CANMORE – The Safe Park program will launch in 2021, but significantly downsized from its original approval due to public health restrictions with the COVID-19 pandemic.
The pilot program will be reduced to 20 safe park stalls – down from the original 40 to 50 – and run from June 15 to Sept. 15 after first being set to run from May 4 to Oct. 2.
The program is meant to help with the growing number of people who work in the community, but live out of their vehicle largely due to the high cost of rent and shortage of housing.
“We’ve experienced some challenges, as have many other communities like Canmore over the past several summers with the impact of a lot of people wanting to come to Canmore and work for the summer and looking for reasonable and inexpensive accommodations,” Mayor John Borrowman said before council unanimously approved the pilot program.
“This program has evolved from the last couple of years and it may prove to work really well and other similar municipalities may start looking to what we’re doing, or there may be some tweaking that would be beneficial.”
It’s budgeted at $30,000, with the funding coming from the Community Social Development COVID-19 relief capital project budget.
The spots will have a $10 fee per night and allow no more than five vehicles per location. It will allow vehicles to park from 8 p.m. to 8 a.m. and then be returned to regular parking for the other 12 hours. Per provincial public health guidelines, a minimum of one empty spot will be needed between each vehicle.
If all 20 stalls are full, it will bring in $21,000 in revenue or $10,500 if they’re at half capacity, the staff report stated.
To avoid any possible COVID-19 transmission, a consistent group of participants will be required.
“We have a great need in our community and I’m hoping this will work to meet that need,” Coun. Joanna McCallum said, applauding staff’s creativity for the pilot program and acknowledging some tweaks may be needed, but it’s a great starting point.
“We’re a community that speaks to finding places for everyone. I believe this program has the ability to reach out to those [who want to] live safely in our community while working.”
According to the Spring Labour Market Review from the Job Resource Centre, the rental market in Banff and Canmore has held firm. A single bedroom apartment is averaging $1,452 in Canmore, while Banff is $1,506. A shared living space averages about $834 per person in Banff and $844 in Canmore.
Some residents opposed certain locations proposed as part of the 2020 pilot, such as the Elk Run baseball diamonds. They argued the plan needed more consultation with locals and expressed public safety concerns.
Multiple attempts by the Outlook to reach the Cougar Creek Concerned Citizens group were unsuccessful.
The group had previously asked council to not run the safe park pilot program at the Elk Run baseball diamond and requested it be located at Wapiti Campground, which is leased to a private operator.
While lots were not officially selected, an analysis by staff listed four locations as fitting the criteria. South and north of the Canmore Recreation Centre, Elevation Place and the nearby gravel lot were all identified. The four locations have a combined total of 420 spaces, according to the staff report.
A security company will continue to monitor the lots during the night and provide a daily report. To be eligible, a person will have to be employed in the Bow Valley for an average of 20 hours per week and have a valid driver’s licence, insurance and registration.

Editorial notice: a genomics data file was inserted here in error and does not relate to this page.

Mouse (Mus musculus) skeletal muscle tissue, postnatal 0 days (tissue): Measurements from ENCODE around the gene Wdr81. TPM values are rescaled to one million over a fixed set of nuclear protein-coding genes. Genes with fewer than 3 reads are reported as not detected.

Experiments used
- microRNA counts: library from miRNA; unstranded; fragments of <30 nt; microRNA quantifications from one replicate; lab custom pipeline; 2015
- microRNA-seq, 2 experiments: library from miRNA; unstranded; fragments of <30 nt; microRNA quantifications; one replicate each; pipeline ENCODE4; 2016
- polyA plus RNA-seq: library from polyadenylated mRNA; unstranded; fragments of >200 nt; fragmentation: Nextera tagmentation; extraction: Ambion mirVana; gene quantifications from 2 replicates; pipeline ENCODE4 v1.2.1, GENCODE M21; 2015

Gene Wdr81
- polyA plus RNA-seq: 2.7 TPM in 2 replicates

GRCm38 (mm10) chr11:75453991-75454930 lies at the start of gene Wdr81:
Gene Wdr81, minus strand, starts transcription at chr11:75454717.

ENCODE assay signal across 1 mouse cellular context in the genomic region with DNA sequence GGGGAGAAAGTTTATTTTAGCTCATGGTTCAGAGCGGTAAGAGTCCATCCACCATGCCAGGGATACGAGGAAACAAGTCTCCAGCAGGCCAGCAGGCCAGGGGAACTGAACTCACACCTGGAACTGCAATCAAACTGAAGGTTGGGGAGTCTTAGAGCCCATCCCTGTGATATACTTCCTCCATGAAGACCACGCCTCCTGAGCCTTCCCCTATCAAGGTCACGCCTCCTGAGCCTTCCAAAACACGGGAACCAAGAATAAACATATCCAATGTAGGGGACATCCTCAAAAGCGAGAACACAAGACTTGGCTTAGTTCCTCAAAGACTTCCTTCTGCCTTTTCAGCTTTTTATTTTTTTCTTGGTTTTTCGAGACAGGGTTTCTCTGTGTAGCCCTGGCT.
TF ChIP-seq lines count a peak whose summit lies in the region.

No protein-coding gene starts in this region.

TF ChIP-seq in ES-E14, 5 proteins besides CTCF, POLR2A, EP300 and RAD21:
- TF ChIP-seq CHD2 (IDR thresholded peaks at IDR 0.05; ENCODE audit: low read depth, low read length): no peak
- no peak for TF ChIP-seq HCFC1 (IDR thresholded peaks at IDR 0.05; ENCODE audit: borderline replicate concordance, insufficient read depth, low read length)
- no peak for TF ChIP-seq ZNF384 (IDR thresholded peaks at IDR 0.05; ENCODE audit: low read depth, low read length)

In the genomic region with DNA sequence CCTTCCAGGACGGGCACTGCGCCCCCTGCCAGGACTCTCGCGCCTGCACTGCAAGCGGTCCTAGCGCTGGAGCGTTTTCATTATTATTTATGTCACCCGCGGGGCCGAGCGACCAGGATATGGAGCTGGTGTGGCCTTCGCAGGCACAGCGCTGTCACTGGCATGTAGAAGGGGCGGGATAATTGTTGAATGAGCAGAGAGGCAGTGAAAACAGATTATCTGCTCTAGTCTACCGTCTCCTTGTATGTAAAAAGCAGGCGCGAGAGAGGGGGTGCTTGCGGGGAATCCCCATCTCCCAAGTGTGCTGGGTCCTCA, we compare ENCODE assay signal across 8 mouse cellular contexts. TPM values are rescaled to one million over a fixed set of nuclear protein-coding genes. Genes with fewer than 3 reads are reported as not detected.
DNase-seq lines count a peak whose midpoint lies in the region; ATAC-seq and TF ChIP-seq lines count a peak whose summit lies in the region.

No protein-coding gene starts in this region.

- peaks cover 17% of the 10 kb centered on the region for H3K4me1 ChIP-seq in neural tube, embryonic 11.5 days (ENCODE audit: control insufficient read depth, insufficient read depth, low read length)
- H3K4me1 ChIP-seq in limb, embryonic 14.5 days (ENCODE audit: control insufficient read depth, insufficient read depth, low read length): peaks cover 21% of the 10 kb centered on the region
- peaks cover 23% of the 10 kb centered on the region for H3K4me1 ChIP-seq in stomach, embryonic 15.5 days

The program will be managed by the Community Social Development department’s housing evaluator, who also works with Family and Community Support Services and the Family Resource Network.
The operational details will be finalized this month, according to the report, and the program registration is expected to begin in May. A report will come back to council in November or December on the outcome and potential next steps.
Discussion for the pilot program began in 2018 after there was a noticeable increase in the people living out of their vehicles. According to the report, it caused “both real and perceived concerns for the safety of individuals living in their vehicles and for the larger Canmore community.”
A municipal working group was created to look at possible actions to be done and a report, Cost-Benefit Analysis of Municipal Options, was reviewed by council in 2019. A limited enforcement approach was first undertaken with restrictions brought in for overnight parking at some locations.
A seasonal outreach worker was hired to connect with people living in their vehicles and gave council additional feedback for options moving forward.
Lisa Brown, the Town’s manager of community social development, said they don’t anticipate more than 20 applicants this year. If there is more demand, she said they’ll present people different options for housing.
She said research in 2019 found 38 people living in their vehicles, which represented about five per cent of the seasonal workforce. Their average time living in a vehicle was 75 days.
She noted Canmore has the highest living wage and housing prices in Alberta, with a person needing to make about $30 an hour to live in Canmore, but many seasonal workers starting at roughly $19.
“The reality is that there are individuals who sleep in their vehicles in Canmore and some of these individuals choose to reside in their vehicles and some need to,” Brown said. “A significant number of individuals who reside in their vehicle are part of our seasonal workforce, which the community relies on. Affordability is a key reason individuals reside in their vehicles.”
Where the money’s going
- $16,500 for staffing
- $6,000 for four port-a-potties
- $4,000 for security services
- $1,200 for signage
- $300 for garbage bins